ers.

BRANCHES OF NATURAL HISTORY.

REMARKS ON THE STUDY OF SOME ples and of cities upon the sand by the

sea-shore.*

I believe it will be acknowledged, on There is not any branch of Natural reflection, as well by the uninitiated as History which has been more sparing- the learned, that a comparatively imly illustrated, in a popular manner, perfect knowledge of those minuter than the science of Entomology; parts of animals which distinguish and though it may safely be averred, that characterise the species, if united with few of its departments present a more a zeal for acquiring an intimate acextensive field of observation, or are quaintance with their instinctive hamore capable of exciting astonishment bits, their uses in the creation, their and admiration in the minds of its relations to each other as members of votaries. In truth, Entomology, as a one great family, and their beautiful science, so far from having kept adaptation to the soils and to the clipace with the advancements in other mates in which they exist, is of greatbranches of natural knowledge, may er value than an exclusive knowledge, be said rather to have retrograded dure however perfect it may be, of those ing the labours of the existing genera- corporeal differences or affinities, by tion. That the description of exter- which thc various species, families, or nal character, and the determination classes of animals, may be either sepaof species, has been carried to a great rated or combined. degree of excellence cannot be denied; If, therefore, it be true, that of two but that a corresponding neglect of evils we should choose the less, I would the habits, the instincts, and the won- not hesitate to say, that it would be derful economy of insects, has taken far more advisable that naturalists place, must also unfortunately be ad- should follow the loose and desultory mitted.

method of Buffon, and others of his That systematic arrangement is nee school, than by an entire subjection cessary in natural history, as in all and devotion to all the minutiæ of sysother branches of human knowledge, tematic detail, to neglect whatever is is a fact too obvious to stand in need

great and beautiful in the science, and of illustration, and is perhaps suffi- thereby forfeit all claim to the praises ciently proved by the circumstance of of mankind, as agents in the extension Buffon-one of the most accomplished of the most admirable species of human men, and the most brilliant writer knowledge. The conduct of such men whom natural history has enlisted be- is in fact incapable of vindication, in neath her banners--having failed to as far as the perversion of talent, and induce the prevalence of a contrary the neglect of profiting by those faciopinion, notwithstanding every effort lities which the nature of their studies of his powerful genius. The want afford them, are incapable of being of fixed and determinate principles in vindicated. the arrangement of Buffon, was in- Such a inode of prosecuting scientific deed “the very head and front of his research, if it deserve such an appellaoffending,” and it is well for science tion, evidently lessens, not only the that his example has not been fol- degree of interest which natural hislowed.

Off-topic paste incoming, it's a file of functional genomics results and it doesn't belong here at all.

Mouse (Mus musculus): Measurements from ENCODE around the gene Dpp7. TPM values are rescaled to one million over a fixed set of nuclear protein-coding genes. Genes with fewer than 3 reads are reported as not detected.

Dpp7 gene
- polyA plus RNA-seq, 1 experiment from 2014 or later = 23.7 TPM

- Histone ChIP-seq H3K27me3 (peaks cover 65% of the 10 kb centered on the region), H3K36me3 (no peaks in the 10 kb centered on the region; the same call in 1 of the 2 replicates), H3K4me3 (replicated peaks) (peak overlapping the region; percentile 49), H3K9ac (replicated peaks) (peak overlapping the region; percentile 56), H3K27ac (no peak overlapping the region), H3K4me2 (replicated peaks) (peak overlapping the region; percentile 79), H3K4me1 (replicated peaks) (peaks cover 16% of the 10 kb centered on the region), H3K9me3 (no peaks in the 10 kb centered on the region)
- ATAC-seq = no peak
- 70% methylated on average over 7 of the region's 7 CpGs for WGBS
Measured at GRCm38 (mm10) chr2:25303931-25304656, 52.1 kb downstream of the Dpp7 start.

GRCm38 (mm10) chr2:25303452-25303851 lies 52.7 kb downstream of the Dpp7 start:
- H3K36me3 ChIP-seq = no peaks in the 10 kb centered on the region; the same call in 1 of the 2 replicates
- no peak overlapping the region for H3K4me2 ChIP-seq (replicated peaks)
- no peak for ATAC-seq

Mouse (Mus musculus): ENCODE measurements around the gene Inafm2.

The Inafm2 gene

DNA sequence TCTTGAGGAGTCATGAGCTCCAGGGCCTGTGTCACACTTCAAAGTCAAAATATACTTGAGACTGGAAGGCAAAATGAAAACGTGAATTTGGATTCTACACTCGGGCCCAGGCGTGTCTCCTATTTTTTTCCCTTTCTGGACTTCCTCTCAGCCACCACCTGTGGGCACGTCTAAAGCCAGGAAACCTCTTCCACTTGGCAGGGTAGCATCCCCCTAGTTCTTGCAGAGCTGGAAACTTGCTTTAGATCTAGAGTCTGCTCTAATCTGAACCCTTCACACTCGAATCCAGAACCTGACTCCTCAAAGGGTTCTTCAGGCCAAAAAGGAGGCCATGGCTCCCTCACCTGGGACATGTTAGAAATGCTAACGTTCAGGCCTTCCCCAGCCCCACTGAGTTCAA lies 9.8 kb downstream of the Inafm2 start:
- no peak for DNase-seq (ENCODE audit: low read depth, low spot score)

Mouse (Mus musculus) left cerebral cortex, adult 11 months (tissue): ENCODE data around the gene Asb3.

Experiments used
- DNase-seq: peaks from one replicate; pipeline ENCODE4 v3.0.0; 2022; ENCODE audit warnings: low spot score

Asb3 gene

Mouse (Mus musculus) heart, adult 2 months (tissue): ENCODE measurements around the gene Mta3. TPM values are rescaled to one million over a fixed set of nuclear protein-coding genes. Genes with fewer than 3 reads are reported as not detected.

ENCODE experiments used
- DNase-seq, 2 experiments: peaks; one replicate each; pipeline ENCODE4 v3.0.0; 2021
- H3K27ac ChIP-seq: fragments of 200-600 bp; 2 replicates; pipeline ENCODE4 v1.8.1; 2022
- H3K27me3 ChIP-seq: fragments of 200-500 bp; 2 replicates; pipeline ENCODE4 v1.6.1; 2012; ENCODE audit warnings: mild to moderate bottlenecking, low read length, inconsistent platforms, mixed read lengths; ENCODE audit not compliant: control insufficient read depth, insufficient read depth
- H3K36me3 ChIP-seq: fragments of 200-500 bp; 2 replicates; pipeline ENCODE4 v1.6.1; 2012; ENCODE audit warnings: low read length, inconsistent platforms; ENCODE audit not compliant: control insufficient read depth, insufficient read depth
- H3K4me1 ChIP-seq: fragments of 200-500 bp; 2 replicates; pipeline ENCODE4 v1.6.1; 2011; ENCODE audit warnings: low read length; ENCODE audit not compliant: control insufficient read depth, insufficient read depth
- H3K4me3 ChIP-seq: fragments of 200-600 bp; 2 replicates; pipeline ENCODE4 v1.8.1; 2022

tory is calculated to excite, but by conThe human mind, however, as has fining this pleasure, limited though it been often remarked, is at all times be, to the understanding of those only apt to indulge in extremes, and with, in thirty years from the death of that

* I have much pleasure in mentioning philosopher, who affected to disdain

one work, which certainly forms an excepthe trammels of system, we have seen tion to the general rule. I allude to the a cloud of men arise, some of them “ Introduction to Entomology,” by Kirby not undistinguished in the annals of and Spence, in which many singular facts, science, who have devoted themselves judiciously arranged, are collected from the industriously, and almost exclusively, writings of ancient and modern authors,

which illustrate well some singular particu. in raising up and tumbling down one system of classification after another, recommend, as worthy of perusal, an ele,

I would also

lars in the history of Insects. without relation to any consequent gant “ Essay on the Philosophy of Natural object of deeper interest or greater History,” by Fothergill, published a few importance, like children tracking out years ago, which contains some pleasing and the plans and the boundaries of tem- enlightened views of the subject. Vol. I,